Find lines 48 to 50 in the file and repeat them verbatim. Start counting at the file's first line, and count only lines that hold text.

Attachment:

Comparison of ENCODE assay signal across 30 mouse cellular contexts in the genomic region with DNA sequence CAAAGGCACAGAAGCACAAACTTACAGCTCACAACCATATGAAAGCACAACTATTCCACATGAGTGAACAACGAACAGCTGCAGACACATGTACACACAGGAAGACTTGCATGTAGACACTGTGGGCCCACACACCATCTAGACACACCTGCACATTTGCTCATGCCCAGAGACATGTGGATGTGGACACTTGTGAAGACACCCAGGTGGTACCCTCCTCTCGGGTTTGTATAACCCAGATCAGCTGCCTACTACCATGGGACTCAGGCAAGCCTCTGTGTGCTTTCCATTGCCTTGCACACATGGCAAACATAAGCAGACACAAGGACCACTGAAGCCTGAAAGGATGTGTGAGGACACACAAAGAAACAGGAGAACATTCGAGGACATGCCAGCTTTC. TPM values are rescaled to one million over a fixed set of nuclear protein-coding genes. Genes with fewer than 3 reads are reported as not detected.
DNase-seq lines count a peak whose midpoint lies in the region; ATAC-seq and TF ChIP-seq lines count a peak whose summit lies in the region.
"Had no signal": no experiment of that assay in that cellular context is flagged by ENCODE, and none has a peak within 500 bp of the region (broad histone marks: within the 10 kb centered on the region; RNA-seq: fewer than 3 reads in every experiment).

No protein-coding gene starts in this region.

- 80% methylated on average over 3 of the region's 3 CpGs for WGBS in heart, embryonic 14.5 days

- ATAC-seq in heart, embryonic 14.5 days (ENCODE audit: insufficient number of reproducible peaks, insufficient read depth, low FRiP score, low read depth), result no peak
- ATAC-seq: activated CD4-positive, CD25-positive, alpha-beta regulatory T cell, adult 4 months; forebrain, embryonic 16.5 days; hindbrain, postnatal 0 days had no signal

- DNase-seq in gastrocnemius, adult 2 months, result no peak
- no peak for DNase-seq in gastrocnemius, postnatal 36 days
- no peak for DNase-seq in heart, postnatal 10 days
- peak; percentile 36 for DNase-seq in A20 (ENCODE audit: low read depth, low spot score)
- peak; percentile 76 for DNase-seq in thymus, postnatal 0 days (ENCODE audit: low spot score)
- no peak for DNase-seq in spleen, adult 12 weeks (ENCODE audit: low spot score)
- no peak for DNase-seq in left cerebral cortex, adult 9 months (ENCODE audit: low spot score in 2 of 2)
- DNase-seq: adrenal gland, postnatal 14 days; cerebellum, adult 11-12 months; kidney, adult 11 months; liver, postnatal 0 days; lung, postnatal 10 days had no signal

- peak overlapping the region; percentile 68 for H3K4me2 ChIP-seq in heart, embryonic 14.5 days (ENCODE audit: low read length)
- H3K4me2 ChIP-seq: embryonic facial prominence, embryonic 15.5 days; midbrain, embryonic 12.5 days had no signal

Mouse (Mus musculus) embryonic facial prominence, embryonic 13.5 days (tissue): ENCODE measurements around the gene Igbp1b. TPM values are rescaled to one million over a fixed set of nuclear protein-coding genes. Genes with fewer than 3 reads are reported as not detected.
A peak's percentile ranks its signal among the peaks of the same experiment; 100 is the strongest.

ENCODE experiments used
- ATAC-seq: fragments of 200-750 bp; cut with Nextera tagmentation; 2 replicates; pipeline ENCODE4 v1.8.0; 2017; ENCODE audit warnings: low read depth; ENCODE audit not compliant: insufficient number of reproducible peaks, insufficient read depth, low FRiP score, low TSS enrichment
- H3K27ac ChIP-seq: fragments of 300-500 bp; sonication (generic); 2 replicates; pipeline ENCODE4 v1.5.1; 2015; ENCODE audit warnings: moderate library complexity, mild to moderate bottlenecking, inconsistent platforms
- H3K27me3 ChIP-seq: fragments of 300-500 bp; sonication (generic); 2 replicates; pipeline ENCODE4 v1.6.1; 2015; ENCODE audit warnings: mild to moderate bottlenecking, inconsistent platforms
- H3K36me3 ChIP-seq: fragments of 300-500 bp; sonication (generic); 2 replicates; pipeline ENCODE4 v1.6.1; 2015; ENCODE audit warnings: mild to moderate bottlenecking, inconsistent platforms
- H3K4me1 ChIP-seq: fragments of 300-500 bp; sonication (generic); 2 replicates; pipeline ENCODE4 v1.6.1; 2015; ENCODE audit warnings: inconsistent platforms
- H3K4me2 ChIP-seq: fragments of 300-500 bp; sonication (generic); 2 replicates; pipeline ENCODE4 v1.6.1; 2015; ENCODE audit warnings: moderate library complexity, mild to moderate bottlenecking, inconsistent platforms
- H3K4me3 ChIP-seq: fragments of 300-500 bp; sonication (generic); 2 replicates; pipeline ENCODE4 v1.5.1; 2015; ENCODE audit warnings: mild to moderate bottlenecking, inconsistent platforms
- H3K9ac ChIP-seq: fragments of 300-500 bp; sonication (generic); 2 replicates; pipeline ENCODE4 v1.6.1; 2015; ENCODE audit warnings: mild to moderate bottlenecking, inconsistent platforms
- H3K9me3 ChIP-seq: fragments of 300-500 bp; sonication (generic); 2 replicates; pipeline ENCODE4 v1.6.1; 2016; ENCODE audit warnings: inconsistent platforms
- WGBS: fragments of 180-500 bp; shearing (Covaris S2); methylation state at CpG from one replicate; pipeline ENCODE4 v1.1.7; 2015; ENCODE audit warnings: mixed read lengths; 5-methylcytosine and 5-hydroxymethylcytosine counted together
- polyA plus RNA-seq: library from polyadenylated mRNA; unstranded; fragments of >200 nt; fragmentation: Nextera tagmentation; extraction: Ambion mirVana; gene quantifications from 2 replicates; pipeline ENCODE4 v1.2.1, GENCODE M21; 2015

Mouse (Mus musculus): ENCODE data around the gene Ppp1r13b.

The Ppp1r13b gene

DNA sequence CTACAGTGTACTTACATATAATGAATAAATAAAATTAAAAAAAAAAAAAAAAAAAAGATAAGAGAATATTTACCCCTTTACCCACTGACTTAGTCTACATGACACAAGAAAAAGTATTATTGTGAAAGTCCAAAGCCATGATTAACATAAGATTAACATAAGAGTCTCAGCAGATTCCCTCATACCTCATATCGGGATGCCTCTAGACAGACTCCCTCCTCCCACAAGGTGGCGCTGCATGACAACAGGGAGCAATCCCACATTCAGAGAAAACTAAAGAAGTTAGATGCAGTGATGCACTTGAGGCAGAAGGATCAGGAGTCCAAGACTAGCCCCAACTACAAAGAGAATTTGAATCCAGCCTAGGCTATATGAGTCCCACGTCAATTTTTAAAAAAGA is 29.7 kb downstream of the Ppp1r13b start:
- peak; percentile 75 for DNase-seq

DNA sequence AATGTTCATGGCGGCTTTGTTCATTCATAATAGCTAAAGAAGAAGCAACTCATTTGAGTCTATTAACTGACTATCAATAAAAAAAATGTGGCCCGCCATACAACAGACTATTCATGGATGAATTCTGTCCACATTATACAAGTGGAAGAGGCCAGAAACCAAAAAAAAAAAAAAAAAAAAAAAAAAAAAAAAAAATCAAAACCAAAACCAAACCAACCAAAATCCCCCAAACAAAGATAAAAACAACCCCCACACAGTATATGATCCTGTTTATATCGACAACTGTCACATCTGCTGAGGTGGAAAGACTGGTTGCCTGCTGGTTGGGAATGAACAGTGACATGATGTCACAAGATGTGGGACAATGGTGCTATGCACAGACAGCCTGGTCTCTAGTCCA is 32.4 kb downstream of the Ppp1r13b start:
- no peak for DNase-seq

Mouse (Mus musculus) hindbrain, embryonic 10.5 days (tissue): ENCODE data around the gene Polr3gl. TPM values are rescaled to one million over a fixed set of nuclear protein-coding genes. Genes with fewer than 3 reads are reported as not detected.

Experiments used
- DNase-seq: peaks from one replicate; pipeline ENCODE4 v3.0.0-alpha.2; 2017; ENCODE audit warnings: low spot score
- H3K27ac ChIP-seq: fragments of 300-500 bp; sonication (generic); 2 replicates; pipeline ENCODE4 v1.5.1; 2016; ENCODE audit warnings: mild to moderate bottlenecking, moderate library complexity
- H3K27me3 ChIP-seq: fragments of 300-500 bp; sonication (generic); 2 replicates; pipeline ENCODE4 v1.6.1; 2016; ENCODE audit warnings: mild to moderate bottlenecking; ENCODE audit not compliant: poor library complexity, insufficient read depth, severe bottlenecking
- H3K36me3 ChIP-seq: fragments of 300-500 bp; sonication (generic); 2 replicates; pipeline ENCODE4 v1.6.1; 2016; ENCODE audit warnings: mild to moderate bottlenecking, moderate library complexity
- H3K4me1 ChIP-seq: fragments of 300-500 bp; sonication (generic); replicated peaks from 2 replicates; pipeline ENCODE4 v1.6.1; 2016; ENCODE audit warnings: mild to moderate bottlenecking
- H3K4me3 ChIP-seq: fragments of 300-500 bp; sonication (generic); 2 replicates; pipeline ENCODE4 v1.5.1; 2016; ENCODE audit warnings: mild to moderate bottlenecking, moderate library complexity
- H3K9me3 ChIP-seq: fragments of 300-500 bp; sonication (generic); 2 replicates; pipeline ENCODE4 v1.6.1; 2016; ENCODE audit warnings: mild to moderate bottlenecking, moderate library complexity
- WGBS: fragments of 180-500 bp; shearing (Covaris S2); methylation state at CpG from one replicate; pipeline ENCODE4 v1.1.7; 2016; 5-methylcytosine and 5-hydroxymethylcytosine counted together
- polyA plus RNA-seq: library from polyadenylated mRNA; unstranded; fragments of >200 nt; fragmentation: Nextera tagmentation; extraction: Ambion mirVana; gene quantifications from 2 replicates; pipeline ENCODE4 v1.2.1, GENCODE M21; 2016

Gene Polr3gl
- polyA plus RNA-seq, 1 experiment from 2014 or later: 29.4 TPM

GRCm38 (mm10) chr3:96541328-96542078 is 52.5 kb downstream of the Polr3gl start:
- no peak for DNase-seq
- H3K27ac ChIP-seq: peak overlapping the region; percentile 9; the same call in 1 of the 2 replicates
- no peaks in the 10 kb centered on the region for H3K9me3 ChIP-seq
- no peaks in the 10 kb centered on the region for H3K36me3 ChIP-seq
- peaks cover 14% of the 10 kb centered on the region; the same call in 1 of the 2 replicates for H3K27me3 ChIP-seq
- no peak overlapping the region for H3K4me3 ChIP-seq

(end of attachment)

- polyA plus RNA-seq: library from polyadenylated mRNA; unstranded; fragments of >200 nt; fragmentation: Nextera tagmentation; extraction: Ambion mirVana; gene quantifications from 2 replicates; pipeline ENCODE4 v1.2.1, GENCODE M21; 2016

Gene Polr3gl
- polyA plus RNA-seq, 1 experiment from 2014 or later: 29.4 TPM